When hotel manager Paul (William H. Macy) catches wind of Timmons’ behavior, he fires him on the spot. At first, he appears a decent guy, even noble as he takes this stand in the name of workers he doesn’t actually see during the day. But Paul has his own troubles, as he introduces one of several stories in the film that focus on marital woes. His wife Miriam (Sharon Stone) works as the hotel hairdresser, happy enough to chat with her clients as she combs and cuts their coifs. Her insistence that Paul is a good husband and father is put to a test when she learns of his affair with a hotel switchboard operator (Heather Graham). The fact that she’s voicing her belief to the alcoholic singer Virginia Fallon (Demi Moore) makes for a pointed comparison: Virginia has been fighting with her husband Tim (Estevez) throughout the day. “People come to see me because they love me,” she slurs, spectacularly. “If I want to have a fucking drink, then I’m going to have a fucking drink because I deserve it.” Tim, holding their lapdog, looks aptly beleaguered.
These meltdowns—at least one destined to be reframed by the assassination—is inverted by the renewal of devotion experienced by the anxiously insecure Samantha (Helen Hunt) and her gentle, depressed, and very wealthy husband Jack (Martin Sheen). The most hopeful plotline concerns a marriage about to be, between William (Elijah Wood) and Diane (Lindsay Lohan, who is very good here). As they talk about the chapel wedding to be performed that evening, they worry that it’s for the “wrong” reason, that is, to keep him from going to Vietnam (as married men are typically sent to stations in Germany rather than front lines in Southeast Asia). But over the course of the day, they find they’re also falling in love. While it’s a little too “pretty to think so,” the kids look so sincere and so desperate to do the right thing, that you’re at least a little relieved to see them feel better about their plan (a plan that speaks to the draft’s effect on individuals’ thinking about the war, especially after the Tet Offensive).
Still another set of parallel plots is established in the friendships of retired hotel doorman John Casey (Anthony Hopkins) and his chess game (and philosophical debate) partner Nelson (Harry Belafonte), and two young Youth For Kennedy workers (Shia LeBeouf and Brian Geraghty). As the older men phrase their questions and desires in terms of social justice and personal fulfillment, the boys seek “good times” with the help of a drug dealer staying at the hotel (Ashton Kutcher). “What are you really looking for?” asks the long-haired Fisher (of men?). And with that, he offers up sugar cubes with drips of enlightenment, accompanied by the clichéd soundtrack choice of Jefferson Airplane’s “White Rabbit.”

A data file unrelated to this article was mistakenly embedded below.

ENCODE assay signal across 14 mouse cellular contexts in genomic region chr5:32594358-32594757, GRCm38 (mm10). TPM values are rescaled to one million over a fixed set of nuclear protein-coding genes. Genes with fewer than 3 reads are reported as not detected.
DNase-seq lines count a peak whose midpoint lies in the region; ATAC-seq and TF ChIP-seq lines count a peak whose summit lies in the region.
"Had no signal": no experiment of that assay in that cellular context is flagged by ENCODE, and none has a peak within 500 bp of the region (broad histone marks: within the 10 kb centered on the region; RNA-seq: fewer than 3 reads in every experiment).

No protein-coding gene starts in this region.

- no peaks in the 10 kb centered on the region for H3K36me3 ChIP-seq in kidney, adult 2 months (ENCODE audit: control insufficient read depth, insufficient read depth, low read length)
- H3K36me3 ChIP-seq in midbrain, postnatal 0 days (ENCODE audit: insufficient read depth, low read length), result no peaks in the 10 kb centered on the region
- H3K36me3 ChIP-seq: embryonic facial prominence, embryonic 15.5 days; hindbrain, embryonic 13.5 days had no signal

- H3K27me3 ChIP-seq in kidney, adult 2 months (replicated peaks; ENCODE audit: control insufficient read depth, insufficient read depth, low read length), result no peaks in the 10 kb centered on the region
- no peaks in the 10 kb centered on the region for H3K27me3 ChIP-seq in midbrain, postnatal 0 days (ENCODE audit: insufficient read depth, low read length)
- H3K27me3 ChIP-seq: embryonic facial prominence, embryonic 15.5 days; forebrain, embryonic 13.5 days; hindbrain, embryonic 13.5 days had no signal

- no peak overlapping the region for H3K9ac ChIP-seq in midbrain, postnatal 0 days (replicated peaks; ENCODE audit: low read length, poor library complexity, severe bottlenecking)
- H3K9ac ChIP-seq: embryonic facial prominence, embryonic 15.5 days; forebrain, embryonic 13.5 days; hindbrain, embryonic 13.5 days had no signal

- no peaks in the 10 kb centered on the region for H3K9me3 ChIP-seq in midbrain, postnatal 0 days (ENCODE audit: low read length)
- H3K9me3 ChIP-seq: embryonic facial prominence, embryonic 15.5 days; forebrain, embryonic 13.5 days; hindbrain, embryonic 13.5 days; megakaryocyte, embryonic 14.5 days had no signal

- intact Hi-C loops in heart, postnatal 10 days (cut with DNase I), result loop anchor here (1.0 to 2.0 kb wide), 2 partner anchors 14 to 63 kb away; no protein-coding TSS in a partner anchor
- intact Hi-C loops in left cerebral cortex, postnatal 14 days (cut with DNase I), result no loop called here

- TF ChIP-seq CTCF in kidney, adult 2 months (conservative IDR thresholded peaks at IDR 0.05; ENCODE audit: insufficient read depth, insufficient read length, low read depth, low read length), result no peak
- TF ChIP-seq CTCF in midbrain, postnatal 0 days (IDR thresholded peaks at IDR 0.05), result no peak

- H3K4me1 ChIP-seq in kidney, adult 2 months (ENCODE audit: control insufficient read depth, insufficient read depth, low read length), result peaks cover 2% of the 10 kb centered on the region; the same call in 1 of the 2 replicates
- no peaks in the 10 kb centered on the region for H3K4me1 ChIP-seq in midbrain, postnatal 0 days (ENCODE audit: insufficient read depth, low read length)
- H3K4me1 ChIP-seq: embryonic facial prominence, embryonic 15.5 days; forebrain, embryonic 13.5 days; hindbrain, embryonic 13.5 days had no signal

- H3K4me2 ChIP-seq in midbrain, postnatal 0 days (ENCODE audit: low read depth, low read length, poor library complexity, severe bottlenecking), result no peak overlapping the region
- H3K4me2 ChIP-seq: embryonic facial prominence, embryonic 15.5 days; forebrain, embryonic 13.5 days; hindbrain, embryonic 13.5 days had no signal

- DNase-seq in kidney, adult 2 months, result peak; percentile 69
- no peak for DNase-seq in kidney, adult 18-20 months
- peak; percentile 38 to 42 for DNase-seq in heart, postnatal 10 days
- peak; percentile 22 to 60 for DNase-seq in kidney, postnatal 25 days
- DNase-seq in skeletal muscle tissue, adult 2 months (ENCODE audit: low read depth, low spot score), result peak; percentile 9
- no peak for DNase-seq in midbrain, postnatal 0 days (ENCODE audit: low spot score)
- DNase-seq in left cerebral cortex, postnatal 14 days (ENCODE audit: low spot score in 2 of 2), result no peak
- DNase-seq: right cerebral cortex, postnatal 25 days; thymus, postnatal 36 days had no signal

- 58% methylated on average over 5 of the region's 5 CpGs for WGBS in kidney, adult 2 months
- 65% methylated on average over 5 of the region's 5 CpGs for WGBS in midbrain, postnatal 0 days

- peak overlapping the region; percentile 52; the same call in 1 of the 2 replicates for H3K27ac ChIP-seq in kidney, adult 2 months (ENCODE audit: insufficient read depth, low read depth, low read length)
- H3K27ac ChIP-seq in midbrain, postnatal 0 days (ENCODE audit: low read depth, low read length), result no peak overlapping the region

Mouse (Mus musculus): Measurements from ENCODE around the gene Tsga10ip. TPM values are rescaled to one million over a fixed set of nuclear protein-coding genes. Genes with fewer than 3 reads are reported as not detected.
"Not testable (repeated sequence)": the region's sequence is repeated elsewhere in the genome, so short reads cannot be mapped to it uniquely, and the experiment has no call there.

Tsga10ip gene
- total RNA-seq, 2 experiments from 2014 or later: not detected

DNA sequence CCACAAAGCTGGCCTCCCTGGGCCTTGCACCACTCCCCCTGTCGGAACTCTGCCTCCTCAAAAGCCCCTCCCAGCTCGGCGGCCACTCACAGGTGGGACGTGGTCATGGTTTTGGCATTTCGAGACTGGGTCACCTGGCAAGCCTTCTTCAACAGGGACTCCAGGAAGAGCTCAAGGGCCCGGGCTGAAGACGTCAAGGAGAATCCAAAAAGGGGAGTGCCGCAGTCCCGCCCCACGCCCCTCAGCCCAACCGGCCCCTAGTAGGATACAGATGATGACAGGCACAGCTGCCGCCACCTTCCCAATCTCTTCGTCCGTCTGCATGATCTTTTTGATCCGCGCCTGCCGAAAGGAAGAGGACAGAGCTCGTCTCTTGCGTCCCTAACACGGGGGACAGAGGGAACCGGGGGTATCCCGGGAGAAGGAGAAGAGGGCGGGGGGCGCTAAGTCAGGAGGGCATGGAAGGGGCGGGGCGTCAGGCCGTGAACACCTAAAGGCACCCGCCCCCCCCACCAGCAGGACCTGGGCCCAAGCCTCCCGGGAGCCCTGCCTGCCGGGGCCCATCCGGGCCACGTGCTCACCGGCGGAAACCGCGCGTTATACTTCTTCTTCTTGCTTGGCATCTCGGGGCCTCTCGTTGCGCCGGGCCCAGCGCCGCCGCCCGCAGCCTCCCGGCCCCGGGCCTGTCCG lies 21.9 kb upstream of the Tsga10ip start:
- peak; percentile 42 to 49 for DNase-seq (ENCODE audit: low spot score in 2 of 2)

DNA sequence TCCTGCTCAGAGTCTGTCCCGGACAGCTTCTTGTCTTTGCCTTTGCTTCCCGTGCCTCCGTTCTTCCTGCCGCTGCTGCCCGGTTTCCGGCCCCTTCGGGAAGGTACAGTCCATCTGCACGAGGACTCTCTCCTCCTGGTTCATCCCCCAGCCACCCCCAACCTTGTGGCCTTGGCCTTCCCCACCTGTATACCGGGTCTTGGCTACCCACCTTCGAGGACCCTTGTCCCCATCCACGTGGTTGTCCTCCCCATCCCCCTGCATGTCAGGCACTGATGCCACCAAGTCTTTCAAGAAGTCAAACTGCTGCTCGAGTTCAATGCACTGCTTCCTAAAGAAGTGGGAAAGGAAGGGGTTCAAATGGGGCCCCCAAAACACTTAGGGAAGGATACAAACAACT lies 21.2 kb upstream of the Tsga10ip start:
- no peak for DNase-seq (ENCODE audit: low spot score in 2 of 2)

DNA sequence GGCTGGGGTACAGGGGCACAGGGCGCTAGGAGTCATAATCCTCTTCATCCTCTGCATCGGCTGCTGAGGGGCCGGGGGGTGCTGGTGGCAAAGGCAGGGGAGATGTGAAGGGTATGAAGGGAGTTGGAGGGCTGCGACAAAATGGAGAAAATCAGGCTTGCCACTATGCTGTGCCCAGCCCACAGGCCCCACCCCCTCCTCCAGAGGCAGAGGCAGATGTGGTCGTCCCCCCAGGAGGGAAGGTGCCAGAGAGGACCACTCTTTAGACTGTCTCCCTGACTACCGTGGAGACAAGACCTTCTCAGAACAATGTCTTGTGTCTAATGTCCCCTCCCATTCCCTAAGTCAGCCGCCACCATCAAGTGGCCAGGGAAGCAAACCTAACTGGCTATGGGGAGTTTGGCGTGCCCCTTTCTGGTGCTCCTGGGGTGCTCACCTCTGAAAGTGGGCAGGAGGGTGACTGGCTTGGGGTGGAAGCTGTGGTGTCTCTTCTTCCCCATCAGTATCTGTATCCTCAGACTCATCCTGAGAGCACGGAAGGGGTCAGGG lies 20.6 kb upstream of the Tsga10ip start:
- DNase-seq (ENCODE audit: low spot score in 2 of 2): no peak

As earnest as it wants to be, Bobby includes the expected youthful idealists as well, in the form of a local team of buoyant Kennedy volunteers, headed by the very dedicated Wade (Joshua Jackson). He and his second, Dwayne (Nick Cannon), discuss their dreams for the future, even as Dwayne, like Edward, remembers his heartbreak over Martin Luther King, Jr.‘s assassination just two months earlier.
At times the cast looks like a collection of “cool kids,” or a set of actors who want to believe in a project. And Estevez gets credit for his dedication and passion, even if the execution is imperfect. While these many plots vary in effectiveness and banality, the finale—Kennedy’s arrival the hotel and the violence that follows—is undeniably moving (even if the use of “The Sound of Silence” is, again, clumsy). As the crowd gathered in the ballroom sees all too plainly, hopes run up against disappointment abruptly. The film looks back with sadness and frustration, drawing clear connections to current events (the war in Iraq, troubled elections, continuing racial tensions), but also a sort of hope, battered and half-forgotten. “This too afflicts us all.”